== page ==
The Ministry of Justice is looking at ramping up consumer debt safeguards to ensure that only homeowners with a minimum level of debt can have an order to sell their homes made by the courts.
It says that while only a small proportion of charging orders result in the property being sold, with the current economic environment there is the risk that more people could lose their homes because of relatively low amounts of debt.
Under the current system, property owners who have unsecured debts such as credit or store cards, which they have been unable to pay, can have a charging order placed against their property to secure the debts. In a small number of cases the charging order is followed by an order for sale, when a judge decides that the property must be sold immediately to settle the unsecured debt.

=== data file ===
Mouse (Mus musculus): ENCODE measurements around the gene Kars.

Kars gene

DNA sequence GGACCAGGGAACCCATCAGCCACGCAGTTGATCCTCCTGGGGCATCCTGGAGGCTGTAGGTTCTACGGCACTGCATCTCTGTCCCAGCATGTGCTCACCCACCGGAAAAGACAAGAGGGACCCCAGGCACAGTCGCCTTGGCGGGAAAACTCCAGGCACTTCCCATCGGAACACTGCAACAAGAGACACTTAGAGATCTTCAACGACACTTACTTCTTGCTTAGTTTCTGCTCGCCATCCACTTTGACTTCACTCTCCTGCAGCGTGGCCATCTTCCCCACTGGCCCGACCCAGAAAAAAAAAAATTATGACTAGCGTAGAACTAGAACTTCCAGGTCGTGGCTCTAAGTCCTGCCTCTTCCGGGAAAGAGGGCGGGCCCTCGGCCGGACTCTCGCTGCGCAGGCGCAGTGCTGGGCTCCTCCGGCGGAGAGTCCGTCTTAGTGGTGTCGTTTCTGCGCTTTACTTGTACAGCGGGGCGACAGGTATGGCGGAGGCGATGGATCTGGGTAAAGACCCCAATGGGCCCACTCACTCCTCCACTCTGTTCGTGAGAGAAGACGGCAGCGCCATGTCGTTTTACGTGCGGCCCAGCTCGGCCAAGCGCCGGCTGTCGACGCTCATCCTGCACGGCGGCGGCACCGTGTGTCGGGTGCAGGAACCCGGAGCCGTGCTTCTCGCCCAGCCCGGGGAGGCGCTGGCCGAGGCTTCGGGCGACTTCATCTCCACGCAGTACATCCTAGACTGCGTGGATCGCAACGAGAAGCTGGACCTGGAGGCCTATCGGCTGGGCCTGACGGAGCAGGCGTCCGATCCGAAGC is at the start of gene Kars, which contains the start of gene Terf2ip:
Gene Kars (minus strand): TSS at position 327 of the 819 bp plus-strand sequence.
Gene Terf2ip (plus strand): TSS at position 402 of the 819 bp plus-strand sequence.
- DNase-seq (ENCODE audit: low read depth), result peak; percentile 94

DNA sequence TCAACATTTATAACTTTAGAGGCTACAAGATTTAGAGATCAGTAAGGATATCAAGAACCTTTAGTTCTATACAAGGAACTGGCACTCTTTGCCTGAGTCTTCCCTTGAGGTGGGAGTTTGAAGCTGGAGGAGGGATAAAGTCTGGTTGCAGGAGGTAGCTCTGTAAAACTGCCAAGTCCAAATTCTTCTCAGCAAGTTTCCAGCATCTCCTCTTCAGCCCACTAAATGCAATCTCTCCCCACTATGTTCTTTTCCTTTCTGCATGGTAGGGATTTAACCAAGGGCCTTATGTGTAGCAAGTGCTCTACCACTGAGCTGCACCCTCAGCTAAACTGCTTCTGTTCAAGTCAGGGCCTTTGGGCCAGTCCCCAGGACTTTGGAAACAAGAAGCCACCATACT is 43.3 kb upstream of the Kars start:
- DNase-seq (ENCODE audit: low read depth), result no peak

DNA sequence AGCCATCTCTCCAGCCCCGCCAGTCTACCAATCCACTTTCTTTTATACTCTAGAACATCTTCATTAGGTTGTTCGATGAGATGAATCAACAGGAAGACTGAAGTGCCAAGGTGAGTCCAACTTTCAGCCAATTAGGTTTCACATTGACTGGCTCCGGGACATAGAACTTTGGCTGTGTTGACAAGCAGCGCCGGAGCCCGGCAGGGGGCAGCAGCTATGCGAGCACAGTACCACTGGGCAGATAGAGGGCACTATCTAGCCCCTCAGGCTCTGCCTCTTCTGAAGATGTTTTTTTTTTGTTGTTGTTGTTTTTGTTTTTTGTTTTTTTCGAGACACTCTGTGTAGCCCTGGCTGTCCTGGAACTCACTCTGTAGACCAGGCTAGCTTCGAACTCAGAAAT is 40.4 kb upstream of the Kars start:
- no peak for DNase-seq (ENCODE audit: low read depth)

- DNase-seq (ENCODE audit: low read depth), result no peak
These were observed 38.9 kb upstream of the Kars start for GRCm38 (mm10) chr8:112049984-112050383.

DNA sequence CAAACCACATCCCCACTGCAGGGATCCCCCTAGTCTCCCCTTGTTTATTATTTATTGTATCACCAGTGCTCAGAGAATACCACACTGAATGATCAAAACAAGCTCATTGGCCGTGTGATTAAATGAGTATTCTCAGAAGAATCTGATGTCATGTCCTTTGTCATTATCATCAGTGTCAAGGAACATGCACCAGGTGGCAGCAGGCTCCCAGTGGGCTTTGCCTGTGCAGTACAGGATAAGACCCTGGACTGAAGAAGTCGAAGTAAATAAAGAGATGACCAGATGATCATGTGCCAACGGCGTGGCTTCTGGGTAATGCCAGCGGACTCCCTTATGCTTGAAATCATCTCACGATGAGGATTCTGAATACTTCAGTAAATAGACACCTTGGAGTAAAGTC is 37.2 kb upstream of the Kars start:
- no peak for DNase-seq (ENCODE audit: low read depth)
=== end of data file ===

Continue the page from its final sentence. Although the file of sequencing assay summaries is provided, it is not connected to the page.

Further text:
Today’s consultation by the MoJ asks whether a minimum level of consumer credit debt should be set in law before an order for sale can be issued.
Bridget Prentice, justice minister, says: “We know that only a small proportion of charging orders result in the property being sold, so it’s rare for a debtor to lose their home because of things such as unpaid credit cards. There are currently a number of safeguards in place to protect homeowners, while ensuring the creditors who need to recoup their money are able to do so.
“But it’s important that the government consider whether there is a risk that the numbers will increase due to the current economic situation, and whether this could result in more people losing their homes because of relatively low levels of debt which they are unable to pay. We’re asking for views on whether a minimum threshold should be introduced in law, to prevent this from occurring.”
The consultation will last until April 30.